ACM DL

ACM Transactions on

Storage (TOS)

Menu
Latest Articles

Protocol-Aware Recovery for Consensus-Based Distributed Storage

We introduce protocol-aware recovery (Par), a new approach that exploits protocol-specific knowledge... (more)

Fail-Slow at Scale: Evidence of Hardware Performance Faults in Large Production Systems

Fail-slow hardware is an under-studied failure mode. We present a study of 114 reports of fail-slow hardware incidents, collected from large-scale cluster deployments in 14 institutions. We show that all hardware types such as disk, SSD, CPU, memory, and network components can exhibit performance faults. We made several important observations such as faults convert from one form to another, the... (more)

Bringing Order to Chaos: Barrier-Enabled I/O Stack for Flash Storage

This work is dedicated to eliminating the overhead required for guaranteeing the storage order in the modern IO stack. The existing block device adopts a prohibitively expensive approach in ensuring the storage order among write requests: interleaving the write requests with Transfer-and-Flush. For exploiting the cache barrier command for flash... (more)

M-CLOCK: Migration-optimized Page Replacement Algorithm for Hybrid Memory Architecture

Phase Change Memory (PCM) has drawn great attention as a main memory due to its attractive characteristics such as non-volatility, byte-addressability, and in-place update. However, since the capacity of PCM is not fully mature yet, hybrid memory architecture that consists of DRAM and PCM has been suggested as a main memory. In addition, page... (more)

DIDACache: An Integration of Device and Application for Flash-based Key-value Caching

Key-value caching is crucial to today’s low-latency Internet services. Conventional key-value cache systems, such as Memcached, heavily rely on expensive DRAM memory. To lower Total Cost of Ownership, the industry recently is moving toward more cost-efficient flash-based solutions, such as Facebook’s McDipper [14] and... (more)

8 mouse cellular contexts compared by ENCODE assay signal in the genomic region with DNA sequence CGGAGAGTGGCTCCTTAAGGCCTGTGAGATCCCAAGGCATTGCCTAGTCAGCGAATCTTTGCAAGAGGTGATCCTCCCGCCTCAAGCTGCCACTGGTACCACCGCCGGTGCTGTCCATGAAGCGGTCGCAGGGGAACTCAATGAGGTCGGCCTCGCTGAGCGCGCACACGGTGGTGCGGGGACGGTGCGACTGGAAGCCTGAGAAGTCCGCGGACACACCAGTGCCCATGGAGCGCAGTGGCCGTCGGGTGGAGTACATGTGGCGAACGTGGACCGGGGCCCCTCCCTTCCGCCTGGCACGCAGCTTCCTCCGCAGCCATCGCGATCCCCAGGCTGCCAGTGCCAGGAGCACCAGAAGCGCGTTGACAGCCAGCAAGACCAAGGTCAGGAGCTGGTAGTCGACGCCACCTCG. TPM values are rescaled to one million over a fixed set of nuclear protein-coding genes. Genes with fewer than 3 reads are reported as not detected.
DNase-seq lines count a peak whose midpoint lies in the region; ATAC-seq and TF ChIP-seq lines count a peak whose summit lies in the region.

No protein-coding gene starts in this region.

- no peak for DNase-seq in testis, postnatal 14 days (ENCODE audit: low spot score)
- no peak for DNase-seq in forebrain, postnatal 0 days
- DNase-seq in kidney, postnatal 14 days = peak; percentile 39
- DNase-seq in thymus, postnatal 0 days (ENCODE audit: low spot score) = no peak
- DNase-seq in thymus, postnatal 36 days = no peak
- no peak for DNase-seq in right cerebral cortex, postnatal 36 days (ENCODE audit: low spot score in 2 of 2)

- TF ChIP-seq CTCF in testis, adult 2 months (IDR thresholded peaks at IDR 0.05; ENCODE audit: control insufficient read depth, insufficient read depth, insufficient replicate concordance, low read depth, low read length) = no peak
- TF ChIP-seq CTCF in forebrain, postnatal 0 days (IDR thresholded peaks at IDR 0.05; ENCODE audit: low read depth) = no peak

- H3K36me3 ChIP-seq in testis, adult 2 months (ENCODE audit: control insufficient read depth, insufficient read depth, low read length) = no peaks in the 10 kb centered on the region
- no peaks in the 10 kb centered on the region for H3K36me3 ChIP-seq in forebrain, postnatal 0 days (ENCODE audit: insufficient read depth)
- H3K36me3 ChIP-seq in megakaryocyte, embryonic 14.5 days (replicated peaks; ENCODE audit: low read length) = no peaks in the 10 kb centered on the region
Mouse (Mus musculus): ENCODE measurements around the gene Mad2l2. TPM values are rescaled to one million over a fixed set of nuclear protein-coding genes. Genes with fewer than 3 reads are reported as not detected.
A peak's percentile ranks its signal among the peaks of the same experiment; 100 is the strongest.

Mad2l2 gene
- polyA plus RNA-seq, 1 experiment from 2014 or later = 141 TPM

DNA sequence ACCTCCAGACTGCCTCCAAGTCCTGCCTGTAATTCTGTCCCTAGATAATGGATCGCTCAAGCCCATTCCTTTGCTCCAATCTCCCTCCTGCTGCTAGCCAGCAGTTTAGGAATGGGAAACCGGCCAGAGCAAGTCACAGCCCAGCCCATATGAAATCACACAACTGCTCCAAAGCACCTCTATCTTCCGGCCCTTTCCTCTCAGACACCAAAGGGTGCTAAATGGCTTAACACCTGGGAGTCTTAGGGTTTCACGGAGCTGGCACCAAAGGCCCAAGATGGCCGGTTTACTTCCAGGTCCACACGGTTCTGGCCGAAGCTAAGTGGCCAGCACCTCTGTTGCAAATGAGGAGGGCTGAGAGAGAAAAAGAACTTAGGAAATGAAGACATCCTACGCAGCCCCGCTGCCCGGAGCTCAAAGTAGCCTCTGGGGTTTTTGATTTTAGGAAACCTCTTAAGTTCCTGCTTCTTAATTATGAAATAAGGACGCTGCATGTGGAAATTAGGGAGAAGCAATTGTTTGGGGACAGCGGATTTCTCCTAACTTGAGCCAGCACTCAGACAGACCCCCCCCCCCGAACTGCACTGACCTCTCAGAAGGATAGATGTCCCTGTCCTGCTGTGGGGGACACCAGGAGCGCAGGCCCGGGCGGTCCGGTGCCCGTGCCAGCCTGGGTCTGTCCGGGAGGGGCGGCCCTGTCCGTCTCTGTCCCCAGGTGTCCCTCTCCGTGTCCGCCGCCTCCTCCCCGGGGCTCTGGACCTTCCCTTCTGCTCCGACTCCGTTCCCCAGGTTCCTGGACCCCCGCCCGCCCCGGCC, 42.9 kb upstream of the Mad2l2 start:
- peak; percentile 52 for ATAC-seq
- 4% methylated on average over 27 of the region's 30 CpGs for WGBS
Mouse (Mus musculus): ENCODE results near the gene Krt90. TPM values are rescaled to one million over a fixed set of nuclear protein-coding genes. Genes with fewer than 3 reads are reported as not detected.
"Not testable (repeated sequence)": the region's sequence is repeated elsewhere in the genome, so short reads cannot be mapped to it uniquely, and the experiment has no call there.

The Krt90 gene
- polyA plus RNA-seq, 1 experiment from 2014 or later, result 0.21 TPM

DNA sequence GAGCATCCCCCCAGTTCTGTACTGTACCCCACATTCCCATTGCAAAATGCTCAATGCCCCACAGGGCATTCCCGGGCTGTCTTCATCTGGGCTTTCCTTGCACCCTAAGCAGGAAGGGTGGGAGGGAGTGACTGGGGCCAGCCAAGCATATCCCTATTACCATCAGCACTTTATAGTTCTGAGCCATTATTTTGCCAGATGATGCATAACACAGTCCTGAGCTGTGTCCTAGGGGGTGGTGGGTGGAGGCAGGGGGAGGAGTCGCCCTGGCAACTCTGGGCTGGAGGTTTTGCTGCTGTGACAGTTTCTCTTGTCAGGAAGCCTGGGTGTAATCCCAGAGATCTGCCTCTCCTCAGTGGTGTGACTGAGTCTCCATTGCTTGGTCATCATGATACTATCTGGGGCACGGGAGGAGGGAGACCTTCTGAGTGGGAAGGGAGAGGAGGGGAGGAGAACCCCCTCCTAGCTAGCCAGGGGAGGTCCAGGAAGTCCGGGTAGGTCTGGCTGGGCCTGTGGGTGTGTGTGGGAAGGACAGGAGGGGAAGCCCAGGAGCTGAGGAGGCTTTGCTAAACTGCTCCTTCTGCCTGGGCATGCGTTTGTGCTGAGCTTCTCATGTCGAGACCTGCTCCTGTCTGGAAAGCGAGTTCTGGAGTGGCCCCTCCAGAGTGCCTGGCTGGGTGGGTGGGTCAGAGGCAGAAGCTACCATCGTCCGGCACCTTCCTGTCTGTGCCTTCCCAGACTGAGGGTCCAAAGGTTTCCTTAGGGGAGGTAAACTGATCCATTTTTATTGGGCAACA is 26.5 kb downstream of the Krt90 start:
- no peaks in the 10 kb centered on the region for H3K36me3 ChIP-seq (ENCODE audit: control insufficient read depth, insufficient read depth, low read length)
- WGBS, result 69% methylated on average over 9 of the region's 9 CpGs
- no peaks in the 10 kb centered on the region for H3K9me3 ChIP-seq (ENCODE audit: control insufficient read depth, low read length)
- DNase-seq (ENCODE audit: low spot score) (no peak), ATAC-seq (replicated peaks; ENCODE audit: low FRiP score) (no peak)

ROS: A Rack-based Optical Storage System with Inline Accessibility for Long-Term Data Preservation

The combination of the explosive growth in digital data and the demand to preserve much of these data in the long term has made it imperative to find a more cost-effective way than HDD arrays and a more easily accessible way than tape libraries to store massive amounts of data. While modern optical discs are capable of guaranteeing more than... (more)

NEWS

  • TOS EiC Professor Sam H. Noh of UNIST named as ACM Distinguished Member
    A complete list of 2017 ACM Distinguished Members can be found here.

  • CFP - Special Issue on NVM and Storage (in detail)

  • TOS Editor-in-Chief featured in "People of ACM"
    Sam H. Noh is Editor-in-Chief of ACM Transactions on Storage (TOS) - featured in the periodic series "People of ACM", full article available here
    November 01, 2016
     

  • ACM Transaction on Storage (TOS) welcomes Sam H. Noh as its new Editor-in-Chief for a 3-year term, effective August 1, 2016.
    Sam H. Noh is a professor and Head of the School of the Electrical and Computer Engineering School at UNIST (Ulsan National Institute of Science and Technology) in Ulsan, Korea and a leader in the use of new memory technology such as flash memory and non-volatile memory in storage.
    - August 01, 2016

Forthcoming Articles
Leveraging Glocality of Cube-Based Networks for Fast Failure Recovery in Distributed RAM Storage